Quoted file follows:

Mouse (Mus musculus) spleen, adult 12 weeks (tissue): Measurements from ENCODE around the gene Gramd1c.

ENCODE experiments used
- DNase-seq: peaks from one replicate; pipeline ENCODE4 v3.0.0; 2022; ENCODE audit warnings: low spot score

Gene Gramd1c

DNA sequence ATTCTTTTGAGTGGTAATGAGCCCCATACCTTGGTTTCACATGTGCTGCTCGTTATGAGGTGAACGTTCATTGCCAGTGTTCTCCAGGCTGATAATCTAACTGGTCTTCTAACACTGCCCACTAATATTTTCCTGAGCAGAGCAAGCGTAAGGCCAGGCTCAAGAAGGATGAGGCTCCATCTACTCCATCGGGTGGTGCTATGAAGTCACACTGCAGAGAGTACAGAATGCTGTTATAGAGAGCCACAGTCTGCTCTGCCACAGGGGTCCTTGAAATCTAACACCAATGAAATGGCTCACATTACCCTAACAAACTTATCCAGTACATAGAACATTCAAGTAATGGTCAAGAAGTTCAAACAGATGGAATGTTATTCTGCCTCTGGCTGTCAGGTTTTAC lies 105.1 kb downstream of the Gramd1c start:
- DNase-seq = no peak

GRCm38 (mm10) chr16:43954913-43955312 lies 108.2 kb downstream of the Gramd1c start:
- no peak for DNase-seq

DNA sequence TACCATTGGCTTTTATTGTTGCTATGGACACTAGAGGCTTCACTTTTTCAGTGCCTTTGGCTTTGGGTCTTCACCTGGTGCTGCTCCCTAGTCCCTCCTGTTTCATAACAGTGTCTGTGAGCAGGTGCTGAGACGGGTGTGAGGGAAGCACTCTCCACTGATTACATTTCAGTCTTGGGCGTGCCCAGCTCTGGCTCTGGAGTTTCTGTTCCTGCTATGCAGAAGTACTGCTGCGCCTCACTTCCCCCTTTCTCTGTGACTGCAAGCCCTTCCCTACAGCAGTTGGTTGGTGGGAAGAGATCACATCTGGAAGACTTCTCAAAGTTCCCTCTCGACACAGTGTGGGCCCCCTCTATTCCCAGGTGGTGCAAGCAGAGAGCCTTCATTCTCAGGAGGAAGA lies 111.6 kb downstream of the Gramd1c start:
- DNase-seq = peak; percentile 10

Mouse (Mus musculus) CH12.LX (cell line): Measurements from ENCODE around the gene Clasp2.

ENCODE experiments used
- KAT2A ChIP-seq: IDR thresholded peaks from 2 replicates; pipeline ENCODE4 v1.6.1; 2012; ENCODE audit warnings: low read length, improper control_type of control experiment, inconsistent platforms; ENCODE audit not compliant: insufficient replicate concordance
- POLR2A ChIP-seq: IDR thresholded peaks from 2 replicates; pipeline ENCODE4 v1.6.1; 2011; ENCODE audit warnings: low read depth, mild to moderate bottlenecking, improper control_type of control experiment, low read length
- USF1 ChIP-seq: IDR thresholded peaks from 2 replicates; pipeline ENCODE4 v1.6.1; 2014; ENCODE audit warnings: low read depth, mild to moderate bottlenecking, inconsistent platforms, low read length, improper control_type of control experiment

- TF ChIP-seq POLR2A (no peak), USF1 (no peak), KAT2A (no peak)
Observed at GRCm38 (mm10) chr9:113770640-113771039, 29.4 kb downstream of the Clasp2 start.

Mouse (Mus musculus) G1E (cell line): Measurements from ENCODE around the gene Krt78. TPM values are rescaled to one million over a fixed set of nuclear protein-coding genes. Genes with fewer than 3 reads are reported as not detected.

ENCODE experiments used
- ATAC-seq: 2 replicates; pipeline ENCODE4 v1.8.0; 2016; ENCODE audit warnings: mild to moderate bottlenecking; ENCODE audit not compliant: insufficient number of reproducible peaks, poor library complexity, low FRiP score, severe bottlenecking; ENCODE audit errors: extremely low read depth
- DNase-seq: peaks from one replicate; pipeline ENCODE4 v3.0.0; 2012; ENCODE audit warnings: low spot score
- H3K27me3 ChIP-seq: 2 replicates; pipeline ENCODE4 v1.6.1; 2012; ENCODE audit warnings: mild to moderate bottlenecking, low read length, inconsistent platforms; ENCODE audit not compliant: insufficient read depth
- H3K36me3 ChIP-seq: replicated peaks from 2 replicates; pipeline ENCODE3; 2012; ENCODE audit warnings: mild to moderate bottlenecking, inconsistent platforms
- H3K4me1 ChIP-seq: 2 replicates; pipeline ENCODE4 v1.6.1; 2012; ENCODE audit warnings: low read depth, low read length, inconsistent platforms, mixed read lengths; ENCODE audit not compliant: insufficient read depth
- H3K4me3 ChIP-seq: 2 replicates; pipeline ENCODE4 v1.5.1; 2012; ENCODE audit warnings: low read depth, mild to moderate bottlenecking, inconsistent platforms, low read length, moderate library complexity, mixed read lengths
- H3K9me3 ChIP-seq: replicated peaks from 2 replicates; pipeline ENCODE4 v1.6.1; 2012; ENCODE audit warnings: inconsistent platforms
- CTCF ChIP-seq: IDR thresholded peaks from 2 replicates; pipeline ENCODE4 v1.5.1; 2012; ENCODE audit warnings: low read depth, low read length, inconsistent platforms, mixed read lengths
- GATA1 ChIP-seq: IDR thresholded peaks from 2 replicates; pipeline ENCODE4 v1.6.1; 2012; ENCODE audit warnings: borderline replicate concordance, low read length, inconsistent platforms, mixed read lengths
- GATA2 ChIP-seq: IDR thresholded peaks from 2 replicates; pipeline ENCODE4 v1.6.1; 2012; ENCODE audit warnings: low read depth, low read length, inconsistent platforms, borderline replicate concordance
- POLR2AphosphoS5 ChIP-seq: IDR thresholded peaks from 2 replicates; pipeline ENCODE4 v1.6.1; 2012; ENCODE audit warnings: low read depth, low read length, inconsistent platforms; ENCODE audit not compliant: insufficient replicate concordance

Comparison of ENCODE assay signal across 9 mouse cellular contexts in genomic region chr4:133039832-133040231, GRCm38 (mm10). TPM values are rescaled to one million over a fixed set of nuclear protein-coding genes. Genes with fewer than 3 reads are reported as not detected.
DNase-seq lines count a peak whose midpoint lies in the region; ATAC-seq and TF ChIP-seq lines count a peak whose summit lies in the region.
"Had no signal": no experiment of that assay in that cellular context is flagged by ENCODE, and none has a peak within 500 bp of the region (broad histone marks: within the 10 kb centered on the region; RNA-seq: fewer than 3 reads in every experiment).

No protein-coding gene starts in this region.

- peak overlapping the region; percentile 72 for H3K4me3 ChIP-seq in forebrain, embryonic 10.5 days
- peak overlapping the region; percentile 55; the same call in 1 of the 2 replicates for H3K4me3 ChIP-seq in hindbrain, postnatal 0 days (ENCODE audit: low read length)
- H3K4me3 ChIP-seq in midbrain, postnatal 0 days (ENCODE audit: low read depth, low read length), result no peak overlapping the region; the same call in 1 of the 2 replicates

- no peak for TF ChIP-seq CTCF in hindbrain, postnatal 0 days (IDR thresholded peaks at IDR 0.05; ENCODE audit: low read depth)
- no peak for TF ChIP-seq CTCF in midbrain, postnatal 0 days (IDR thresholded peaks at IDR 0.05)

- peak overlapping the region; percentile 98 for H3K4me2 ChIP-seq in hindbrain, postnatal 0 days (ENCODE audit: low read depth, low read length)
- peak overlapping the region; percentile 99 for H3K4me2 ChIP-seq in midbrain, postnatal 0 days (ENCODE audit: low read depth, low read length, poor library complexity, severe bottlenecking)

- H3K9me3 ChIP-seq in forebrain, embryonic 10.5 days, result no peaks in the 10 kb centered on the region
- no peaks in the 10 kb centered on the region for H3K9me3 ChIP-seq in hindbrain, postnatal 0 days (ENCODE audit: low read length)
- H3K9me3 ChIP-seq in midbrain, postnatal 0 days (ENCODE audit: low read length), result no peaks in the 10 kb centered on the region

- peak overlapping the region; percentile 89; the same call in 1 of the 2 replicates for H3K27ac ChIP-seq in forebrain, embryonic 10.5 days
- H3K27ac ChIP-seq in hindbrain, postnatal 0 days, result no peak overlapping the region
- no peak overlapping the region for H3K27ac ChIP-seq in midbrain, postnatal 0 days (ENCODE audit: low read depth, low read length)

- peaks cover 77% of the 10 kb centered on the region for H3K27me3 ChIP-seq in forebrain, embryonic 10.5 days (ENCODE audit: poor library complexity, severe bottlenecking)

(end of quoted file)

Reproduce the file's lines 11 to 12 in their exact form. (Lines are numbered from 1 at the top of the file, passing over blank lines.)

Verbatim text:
Mouse (Mus musculus) CH12.LX (cell line): Measurements from ENCODE around the gene Clasp2.

ENCODE experiments used